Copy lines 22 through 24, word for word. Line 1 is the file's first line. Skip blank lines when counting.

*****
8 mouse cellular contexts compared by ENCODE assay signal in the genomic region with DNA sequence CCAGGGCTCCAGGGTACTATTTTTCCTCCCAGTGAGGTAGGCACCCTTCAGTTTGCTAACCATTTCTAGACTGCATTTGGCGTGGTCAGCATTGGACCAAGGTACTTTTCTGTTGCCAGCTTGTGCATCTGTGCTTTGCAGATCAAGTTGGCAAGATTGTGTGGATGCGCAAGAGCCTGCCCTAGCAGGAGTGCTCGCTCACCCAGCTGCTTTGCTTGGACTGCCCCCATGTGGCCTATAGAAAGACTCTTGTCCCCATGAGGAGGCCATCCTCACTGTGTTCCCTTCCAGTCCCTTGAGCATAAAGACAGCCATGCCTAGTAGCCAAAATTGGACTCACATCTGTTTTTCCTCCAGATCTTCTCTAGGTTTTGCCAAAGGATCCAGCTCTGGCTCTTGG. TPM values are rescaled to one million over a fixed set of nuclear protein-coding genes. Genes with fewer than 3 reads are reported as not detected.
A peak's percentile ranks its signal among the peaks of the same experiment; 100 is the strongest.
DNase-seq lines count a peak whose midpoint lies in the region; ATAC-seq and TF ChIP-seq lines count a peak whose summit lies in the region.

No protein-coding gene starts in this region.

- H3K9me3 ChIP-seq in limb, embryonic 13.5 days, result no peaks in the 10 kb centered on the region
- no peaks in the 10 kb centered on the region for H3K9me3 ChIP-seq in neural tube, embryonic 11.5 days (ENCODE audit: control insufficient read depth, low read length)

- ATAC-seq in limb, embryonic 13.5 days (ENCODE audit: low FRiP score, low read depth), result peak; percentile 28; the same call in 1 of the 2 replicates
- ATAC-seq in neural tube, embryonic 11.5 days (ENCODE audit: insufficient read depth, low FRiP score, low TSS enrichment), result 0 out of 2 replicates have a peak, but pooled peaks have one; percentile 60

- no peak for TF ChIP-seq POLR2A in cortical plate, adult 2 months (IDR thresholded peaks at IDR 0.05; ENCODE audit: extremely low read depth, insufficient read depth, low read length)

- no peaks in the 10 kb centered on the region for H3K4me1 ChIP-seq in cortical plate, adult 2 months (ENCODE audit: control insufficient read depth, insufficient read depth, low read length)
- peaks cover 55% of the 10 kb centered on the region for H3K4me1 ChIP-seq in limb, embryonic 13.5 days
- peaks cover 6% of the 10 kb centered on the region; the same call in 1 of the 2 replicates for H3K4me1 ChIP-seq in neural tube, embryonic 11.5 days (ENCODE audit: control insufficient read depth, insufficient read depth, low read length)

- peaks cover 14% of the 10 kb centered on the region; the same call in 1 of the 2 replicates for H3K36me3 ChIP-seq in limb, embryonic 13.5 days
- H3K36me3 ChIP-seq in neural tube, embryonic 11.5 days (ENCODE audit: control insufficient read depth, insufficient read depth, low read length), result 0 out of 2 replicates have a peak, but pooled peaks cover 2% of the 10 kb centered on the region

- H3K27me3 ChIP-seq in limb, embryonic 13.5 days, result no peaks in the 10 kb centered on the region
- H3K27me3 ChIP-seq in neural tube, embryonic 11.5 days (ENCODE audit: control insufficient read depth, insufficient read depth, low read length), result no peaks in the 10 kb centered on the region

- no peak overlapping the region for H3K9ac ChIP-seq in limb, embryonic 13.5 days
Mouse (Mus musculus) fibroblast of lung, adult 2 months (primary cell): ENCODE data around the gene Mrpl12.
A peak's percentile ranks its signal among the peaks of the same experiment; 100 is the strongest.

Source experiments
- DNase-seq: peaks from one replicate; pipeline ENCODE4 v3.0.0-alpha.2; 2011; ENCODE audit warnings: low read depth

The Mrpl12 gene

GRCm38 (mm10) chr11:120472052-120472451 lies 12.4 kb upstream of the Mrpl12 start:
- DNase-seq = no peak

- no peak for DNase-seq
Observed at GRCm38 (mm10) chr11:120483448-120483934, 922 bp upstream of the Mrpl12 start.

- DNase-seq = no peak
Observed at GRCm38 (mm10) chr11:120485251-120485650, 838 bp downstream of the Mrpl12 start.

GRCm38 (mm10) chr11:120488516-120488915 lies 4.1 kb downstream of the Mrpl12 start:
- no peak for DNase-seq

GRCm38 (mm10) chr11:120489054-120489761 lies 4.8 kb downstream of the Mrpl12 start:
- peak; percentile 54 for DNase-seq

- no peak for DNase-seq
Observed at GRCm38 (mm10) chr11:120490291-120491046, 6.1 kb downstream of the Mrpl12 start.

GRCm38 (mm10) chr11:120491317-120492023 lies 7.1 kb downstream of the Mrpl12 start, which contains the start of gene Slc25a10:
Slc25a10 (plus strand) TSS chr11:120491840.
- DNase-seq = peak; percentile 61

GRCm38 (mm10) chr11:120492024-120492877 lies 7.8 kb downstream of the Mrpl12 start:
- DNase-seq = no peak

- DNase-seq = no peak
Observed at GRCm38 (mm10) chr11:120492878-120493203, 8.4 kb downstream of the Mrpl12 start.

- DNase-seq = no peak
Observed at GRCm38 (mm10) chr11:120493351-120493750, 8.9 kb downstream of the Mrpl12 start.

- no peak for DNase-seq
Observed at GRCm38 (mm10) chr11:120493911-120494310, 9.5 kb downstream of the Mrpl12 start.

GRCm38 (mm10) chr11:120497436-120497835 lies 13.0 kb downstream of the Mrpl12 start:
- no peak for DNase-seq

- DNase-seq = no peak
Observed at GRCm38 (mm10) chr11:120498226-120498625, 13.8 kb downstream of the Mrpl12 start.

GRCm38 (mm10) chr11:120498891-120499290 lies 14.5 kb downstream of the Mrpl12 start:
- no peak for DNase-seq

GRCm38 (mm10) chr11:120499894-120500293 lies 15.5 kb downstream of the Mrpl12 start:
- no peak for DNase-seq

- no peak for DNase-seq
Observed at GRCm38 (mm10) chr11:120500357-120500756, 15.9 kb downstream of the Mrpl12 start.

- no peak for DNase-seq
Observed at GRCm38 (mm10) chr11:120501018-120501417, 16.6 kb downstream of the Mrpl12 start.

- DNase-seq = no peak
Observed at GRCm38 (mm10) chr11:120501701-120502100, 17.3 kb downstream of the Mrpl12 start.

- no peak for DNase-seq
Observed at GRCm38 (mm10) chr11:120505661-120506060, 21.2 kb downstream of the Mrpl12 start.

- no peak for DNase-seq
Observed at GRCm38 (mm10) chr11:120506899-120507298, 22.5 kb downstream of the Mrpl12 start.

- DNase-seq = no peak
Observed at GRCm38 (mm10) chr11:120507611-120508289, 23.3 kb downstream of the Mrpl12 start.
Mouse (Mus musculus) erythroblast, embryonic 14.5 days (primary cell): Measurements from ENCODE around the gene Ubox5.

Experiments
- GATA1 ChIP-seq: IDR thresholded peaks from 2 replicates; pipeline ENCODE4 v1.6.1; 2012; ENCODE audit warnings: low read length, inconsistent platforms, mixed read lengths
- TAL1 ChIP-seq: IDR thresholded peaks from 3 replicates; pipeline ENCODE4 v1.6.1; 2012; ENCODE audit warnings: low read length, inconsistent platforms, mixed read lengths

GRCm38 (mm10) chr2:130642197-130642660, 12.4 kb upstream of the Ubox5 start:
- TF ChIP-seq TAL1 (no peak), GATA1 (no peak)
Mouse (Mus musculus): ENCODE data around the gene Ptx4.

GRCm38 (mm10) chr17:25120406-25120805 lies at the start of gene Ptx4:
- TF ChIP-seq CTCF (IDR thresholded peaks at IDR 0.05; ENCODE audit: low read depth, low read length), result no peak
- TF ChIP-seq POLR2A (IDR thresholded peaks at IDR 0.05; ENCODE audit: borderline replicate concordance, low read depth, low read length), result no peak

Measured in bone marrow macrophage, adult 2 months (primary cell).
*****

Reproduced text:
The Mrpl12 gene

GRCm38 (mm10) chr11:120472052-120472451 lies 12.4 kb upstream of the Mrpl12 start:
- DNase-seq = no peak